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The Last Windrow: Planting shiitake mushrooms

Does a live oak log weigh more at my age of 71 than it did at my age of 30? Yes, it does.

My dear wife attended a sustainable living vendor show a couple of weeks ago and brought home a package of shiitake mushroom cores. I had no idea these things existed, but they were lying in their package next to the coffee maker one morning a couple of weeks ago making me wonder what she was up to. They were a subtle hint of things to come.

One of our family's delectable treats is homemade chop suey. My Bohemian born grandmother made up this concoction as far back as I can remember. The rice soup was one of her trademarks. And in this brew she always tossed a handful of shiitake mushrooms. Hence, this dish became a favorite of ours, and the mushroom cores lying on our kitchen counter evidently were in my wife's plan to secure a supply of the delectable mushrooms from our woods instead of from a grocery shelf.

So in order to stay involved in our household, I volunteered to help "plant" these eraser sized cores into a living oak log. I ventured into our near woods and selected a live white oak approximately six inches in diameter. Knowing that we already had a multitude of oaks in our woodlot, I proceeded to fire up the chain saw and got to work. Those who have worked in the woods know that falling a tree is the easy part and can, at times, become lethal to the uneducated. But the tree fell where I planned and avoided crashing into the snowmobile.

I limbed the tree and cut it into four foot sections. As I dragged my selected logs out of the woods to the waiting snowmobile, I discovered that some years had passed since I last played logger. Each step through the six inch deep snow pulling the log became a labor, and by the time I reached my waiting snowmobile, I was spent. I don't remember that happening thirty years ago.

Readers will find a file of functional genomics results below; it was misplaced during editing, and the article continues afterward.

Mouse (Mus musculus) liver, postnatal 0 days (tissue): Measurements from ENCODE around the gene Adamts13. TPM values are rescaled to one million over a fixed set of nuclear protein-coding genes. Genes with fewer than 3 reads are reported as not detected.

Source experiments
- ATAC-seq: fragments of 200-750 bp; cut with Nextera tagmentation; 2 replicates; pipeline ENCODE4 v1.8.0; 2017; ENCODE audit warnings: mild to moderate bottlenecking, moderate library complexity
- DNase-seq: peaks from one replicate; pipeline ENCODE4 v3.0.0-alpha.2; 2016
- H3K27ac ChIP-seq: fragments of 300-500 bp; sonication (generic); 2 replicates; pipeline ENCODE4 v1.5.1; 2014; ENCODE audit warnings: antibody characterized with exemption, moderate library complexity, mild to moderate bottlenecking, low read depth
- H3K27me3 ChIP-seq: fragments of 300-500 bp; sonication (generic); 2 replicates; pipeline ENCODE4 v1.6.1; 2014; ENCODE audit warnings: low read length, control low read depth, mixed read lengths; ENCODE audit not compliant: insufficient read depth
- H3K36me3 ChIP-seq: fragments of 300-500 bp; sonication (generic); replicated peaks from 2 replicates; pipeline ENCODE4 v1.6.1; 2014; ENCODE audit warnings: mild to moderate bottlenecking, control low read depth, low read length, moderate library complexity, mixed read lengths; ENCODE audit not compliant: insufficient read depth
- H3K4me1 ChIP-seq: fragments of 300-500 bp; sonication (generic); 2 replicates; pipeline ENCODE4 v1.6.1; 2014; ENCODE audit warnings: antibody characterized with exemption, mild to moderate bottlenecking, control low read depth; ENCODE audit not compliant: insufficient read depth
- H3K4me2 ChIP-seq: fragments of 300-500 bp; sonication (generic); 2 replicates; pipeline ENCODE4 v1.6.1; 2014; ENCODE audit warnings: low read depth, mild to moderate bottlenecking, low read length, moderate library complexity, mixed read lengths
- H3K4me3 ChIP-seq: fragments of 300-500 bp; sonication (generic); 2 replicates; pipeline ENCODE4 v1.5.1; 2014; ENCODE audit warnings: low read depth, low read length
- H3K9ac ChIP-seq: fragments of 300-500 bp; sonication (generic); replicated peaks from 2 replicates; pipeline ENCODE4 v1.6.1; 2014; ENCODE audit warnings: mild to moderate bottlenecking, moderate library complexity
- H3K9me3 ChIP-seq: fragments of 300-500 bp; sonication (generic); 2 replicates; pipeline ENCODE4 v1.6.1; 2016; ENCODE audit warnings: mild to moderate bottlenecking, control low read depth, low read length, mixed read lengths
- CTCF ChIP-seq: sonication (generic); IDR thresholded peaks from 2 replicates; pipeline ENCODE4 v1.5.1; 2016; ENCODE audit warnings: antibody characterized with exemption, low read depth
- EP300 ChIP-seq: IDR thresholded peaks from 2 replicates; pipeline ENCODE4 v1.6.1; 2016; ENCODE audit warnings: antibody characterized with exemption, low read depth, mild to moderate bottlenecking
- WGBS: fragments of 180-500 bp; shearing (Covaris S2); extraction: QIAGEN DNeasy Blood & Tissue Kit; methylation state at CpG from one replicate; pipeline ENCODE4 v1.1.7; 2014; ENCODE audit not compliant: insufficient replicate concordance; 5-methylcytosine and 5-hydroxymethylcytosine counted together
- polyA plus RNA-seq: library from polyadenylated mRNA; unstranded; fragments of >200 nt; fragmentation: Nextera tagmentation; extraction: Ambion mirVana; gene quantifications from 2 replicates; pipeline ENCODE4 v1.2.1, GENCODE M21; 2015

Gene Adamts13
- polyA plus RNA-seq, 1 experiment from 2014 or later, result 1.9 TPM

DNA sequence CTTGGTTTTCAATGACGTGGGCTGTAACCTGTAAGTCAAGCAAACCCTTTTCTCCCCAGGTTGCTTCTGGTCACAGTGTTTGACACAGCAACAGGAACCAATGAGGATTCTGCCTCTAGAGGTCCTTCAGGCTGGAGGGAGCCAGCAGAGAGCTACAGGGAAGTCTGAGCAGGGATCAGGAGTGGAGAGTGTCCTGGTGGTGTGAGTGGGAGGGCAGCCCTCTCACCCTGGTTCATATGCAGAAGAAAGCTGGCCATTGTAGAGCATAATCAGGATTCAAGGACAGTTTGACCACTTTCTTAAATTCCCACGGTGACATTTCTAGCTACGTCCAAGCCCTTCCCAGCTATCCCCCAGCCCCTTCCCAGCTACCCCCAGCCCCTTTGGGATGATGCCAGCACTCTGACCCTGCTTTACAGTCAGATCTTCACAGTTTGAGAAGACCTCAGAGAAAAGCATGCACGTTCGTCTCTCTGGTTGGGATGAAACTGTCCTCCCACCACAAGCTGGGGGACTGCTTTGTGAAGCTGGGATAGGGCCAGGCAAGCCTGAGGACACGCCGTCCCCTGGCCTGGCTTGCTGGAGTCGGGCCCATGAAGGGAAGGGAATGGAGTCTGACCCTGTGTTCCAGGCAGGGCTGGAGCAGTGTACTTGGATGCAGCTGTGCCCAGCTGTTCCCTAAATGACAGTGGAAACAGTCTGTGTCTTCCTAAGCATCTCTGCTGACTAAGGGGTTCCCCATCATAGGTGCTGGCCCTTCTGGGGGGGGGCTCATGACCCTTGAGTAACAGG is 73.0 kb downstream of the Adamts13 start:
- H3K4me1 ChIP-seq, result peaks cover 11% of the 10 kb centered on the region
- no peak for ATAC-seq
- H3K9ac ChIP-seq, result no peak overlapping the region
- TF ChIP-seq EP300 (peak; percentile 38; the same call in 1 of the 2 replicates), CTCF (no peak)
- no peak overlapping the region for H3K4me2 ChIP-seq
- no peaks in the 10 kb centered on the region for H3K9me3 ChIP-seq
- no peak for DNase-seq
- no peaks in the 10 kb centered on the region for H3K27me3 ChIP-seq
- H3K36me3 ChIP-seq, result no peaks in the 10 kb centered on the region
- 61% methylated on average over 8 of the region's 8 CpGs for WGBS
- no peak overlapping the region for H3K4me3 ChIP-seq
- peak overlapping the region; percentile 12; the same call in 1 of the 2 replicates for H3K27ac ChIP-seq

I got to thinking that if a car was 71 years old it would be in the junk pile. A dog would be on its last legs. You would be into your second septic drain field, and you would likely not be investing for the long term. The log I cut was probably around fifty years old and looked in a lot better shape than me, as I stood beside it, puffing and feeling a slight twinge in my lower back.

But nonetheless, I dragged the logs back to our basement. My wife was standing at the ready with a hammer, power drill and a pot of melted wax. I drilled the holes, pounded the mushroom cores into the holes, and she dripped the melted wax over each planting. Supposedly, sometime in the fall or next year we will have an ample supply of mushrooms for our tasty chop suey dinner or whatever else we choose to decorate.

I hope I outlast the production possibilities of the two mushroom logs. At my age of 71, the logs and mushrooms may outlast me. At least the heavy work is done and chop suey is on the menu.

See you next time. Okay?